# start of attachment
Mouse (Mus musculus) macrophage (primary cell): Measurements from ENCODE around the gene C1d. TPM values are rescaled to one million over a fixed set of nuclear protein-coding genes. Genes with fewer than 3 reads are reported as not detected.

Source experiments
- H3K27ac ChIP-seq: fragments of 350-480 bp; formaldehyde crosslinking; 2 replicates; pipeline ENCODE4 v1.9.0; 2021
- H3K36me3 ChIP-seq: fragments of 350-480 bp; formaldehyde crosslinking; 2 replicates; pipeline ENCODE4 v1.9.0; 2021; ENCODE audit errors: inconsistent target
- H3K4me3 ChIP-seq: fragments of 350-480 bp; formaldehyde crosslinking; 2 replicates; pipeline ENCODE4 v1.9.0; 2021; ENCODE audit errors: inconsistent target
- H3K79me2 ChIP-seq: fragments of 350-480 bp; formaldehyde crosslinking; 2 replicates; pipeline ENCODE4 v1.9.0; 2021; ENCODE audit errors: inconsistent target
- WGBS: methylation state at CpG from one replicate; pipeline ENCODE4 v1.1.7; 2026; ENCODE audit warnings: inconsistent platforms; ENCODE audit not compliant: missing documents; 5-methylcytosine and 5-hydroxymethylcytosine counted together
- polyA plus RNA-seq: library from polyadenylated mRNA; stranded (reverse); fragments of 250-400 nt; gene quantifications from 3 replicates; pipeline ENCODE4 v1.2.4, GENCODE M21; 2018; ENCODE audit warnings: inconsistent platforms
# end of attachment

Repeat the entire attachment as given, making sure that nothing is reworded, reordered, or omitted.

Mouse (Mus musculus) macrophage (primary cell): Measurements from ENCODE around the gene C1d. TPM values are rescaled to one million over a fixed set of nuclear protein-coding genes. Genes with fewer than 3 reads are reported as not detected.

Source experiments
- H3K27ac ChIP-seq: fragments of 350-480 bp; formaldehyde crosslinking; 2 replicates; pipeline ENCODE4 v1.9.0; 2021
- H3K36me3 ChIP-seq: fragments of 350-480 bp; formaldehyde crosslinking; 2 replicates; pipeline ENCODE4 v1.9.0; 2021; ENCODE audit errors: inconsistent target
- H3K4me3 ChIP-seq: fragments of 350-480 bp; formaldehyde crosslinking; 2 replicates; pipeline ENCODE4 v1.9.0; 2021; ENCODE audit errors: inconsistent target
- H3K79me2 ChIP-seq: fragments of 350-480 bp; formaldehyde crosslinking; 2 replicates; pipeline ENCODE4 v1.9.0; 2021; ENCODE audit errors: inconsistent target
- WGBS: methylation state at CpG from one replicate; pipeline ENCODE4 v1.1.7; 2026; ENCODE audit warnings: inconsistent platforms; ENCODE audit not compliant: missing documents; 5-methylcytosine and 5-hydroxymethylcytosine counted together
- polyA plus RNA-seq: library from polyadenylated mRNA; stranded (reverse); fragments of 250-400 nt; gene quantifications from 3 replicates; pipeline ENCODE4 v1.2.4, GENCODE M21; 2018; ENCODE audit warnings: inconsistent platforms